Sinterklaas comes to Rhinebeck

Sinterklaas will arrive in Rhinebeck on Saturday, December 6. The Starlight Parade begins at 6 p.m. (Courtesy of Sinterklaas | Mark Fuerst)

Sinterklaas will arrive in Rhinebeck on Saturday, December 6. The Starlight Parade begins at 6 p.m. (Courtesy of Sinterklaas | Mark Fuerst)

After departing from Kingston a week before, Sinterklaas will arrive in Rhinebeck on Saturday, December 6, where the nondenominational celebration of children and community resumes.

The events begin at 10 a.m. at the Firehouse with a crowns-and-branches workshop. Since children are the kings and queens of the day, they’ll want to stop here first to make sure that they’ve got all they need for the evening’s events. While there, they can visit the Wish Lady to make three wishes: one for their families, one for the community and one for the world. Adults can place their own wishes in the Peace Dove.

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The pace picks up at 12 noon with the opening ceremony at the Beekman Arms. The ceremony will begin with a Native American blessing and drumming. Then, professional storyteller Jonathan Kruk will recount holiday tales, including the legend of St. Nicholas and Dutch New York. It will wrap up with a special performance of the story St. George and the Dragon.

After that, the streets of Rhinebeck will come alive with workshops, performances and a wandering cast of Sinterklaas characters. Musical performances will include everything from classic caroling to more unusual selections like the Gypsy Kumbia Orchestra, the Hungry March Band and Mexico beyond Mariachi. There will be plenty of puppet shows, including continual performances from 1 to 5 p.m. in the Liberty Lounge. From 1:30 to 4 p.m., the Bindlestiff Family Cirkus will be performing at Upstate Films.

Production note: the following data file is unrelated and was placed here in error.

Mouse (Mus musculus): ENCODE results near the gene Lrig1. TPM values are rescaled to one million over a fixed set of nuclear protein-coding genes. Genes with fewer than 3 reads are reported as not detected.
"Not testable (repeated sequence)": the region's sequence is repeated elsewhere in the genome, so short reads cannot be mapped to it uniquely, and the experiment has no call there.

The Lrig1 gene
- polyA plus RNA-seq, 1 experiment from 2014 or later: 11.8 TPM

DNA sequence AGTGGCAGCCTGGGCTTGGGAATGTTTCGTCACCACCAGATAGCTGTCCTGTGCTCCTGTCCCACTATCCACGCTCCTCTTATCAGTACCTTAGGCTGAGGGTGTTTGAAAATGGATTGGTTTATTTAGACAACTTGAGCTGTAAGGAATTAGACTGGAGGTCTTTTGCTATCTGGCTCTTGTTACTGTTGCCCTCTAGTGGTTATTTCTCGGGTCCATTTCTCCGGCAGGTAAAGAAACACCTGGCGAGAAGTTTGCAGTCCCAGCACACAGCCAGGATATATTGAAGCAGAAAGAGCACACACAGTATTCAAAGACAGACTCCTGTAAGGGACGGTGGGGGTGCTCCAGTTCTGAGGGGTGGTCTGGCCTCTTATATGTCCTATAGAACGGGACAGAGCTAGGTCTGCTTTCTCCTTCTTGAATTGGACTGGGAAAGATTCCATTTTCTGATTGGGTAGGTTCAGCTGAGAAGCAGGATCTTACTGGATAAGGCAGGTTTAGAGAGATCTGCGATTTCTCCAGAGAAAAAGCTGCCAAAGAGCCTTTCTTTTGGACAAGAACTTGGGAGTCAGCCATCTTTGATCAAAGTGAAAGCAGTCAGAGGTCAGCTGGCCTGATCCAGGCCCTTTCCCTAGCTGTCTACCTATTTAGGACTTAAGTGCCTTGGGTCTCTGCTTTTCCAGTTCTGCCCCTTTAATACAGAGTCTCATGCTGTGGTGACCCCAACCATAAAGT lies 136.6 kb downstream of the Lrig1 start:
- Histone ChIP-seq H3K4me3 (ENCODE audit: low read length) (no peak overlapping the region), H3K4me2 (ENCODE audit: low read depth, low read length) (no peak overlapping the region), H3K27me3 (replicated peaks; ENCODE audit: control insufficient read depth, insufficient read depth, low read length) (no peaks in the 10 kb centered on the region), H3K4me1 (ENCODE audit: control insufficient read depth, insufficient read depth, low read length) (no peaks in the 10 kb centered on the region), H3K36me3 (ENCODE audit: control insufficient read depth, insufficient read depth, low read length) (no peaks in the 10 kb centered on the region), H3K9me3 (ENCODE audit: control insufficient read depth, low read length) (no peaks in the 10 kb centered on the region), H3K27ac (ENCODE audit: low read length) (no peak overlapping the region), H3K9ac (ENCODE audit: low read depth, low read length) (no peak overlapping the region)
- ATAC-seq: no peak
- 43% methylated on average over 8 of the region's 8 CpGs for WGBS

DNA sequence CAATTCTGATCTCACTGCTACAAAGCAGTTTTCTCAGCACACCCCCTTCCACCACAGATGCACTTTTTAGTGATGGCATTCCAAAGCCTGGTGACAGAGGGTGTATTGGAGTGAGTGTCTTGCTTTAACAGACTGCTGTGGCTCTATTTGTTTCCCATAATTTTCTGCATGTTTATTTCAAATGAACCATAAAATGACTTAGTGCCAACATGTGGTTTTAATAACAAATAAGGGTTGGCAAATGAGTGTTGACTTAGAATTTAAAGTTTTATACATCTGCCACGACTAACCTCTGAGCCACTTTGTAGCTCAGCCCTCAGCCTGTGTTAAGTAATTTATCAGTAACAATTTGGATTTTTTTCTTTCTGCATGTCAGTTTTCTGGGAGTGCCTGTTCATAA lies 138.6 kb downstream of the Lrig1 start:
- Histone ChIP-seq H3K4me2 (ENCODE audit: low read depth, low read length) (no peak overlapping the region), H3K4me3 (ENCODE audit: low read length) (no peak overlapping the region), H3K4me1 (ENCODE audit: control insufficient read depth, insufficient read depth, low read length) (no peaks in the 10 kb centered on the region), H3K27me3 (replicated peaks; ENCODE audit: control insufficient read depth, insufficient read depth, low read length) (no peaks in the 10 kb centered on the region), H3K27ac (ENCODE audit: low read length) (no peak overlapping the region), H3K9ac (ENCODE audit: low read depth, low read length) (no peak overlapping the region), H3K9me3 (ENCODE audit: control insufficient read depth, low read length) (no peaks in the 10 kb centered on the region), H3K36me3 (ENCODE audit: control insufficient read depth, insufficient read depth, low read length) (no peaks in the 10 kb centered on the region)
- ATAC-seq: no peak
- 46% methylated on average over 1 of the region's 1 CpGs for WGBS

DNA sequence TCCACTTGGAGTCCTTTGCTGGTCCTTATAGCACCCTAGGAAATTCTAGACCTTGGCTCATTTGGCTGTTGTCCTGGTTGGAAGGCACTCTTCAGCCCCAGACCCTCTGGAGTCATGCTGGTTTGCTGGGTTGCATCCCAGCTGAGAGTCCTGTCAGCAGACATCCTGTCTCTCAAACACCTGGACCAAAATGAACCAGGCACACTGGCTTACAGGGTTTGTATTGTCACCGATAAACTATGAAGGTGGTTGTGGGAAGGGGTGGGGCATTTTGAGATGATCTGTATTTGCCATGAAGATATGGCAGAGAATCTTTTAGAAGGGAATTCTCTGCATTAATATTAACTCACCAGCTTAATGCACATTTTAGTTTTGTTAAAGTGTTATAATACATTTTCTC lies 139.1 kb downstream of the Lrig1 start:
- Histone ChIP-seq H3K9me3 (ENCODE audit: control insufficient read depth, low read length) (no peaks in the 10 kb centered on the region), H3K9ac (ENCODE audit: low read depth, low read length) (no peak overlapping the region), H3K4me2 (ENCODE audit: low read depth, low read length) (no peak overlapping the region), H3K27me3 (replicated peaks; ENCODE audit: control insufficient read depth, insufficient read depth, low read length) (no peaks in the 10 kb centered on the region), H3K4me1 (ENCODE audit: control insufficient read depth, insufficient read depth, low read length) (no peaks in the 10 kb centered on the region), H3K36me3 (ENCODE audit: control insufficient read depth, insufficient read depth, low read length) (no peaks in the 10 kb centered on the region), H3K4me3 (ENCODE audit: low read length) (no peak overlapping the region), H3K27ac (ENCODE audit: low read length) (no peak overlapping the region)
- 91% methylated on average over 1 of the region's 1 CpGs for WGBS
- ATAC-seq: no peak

In case you’re worried that you won’t get to see it all, the event’s creator Jeanne Fleming says, “It’s designed so that you can’t experience it all at once.” She advises coming for the event that you most want to see, and then letting serendipity take over. “If you have children,” says Fleming, “the most important thing is to make a crown and a branch.” What sets Sinterklaas apart from other holiday festivals, she says, is that everyone is a participant and not just an observer.

That’s also the idea behind a brand-new Sinterklaas character: the Polar Bear. Accompanied by an accordion-player, the wild chained beast transforms into a dancer when children sing to it. Fleming says that it puts the power in the children’s hands to change the world through art.

At 6 p.m., the Sinterklaas stars will illuminate the night as the Children’s Starlight Parade proceeds through town, culminating in the municipal parking lot with the Star Ceremony to honor the children and bring the community together under a canopy of stars. The evening will wrap up with a Hoedown at Town Hall, with a performance by John Kirk and Trish Miller from 7:30 to 9 p.m.

Sinterklaas Festival Day, Saturday, December 6, 10 a.m. on, Starlight Parade, 6 p.m., free, Rhinebeck; (845) 339-4280, www.sinterklaashudsonvalley.com.

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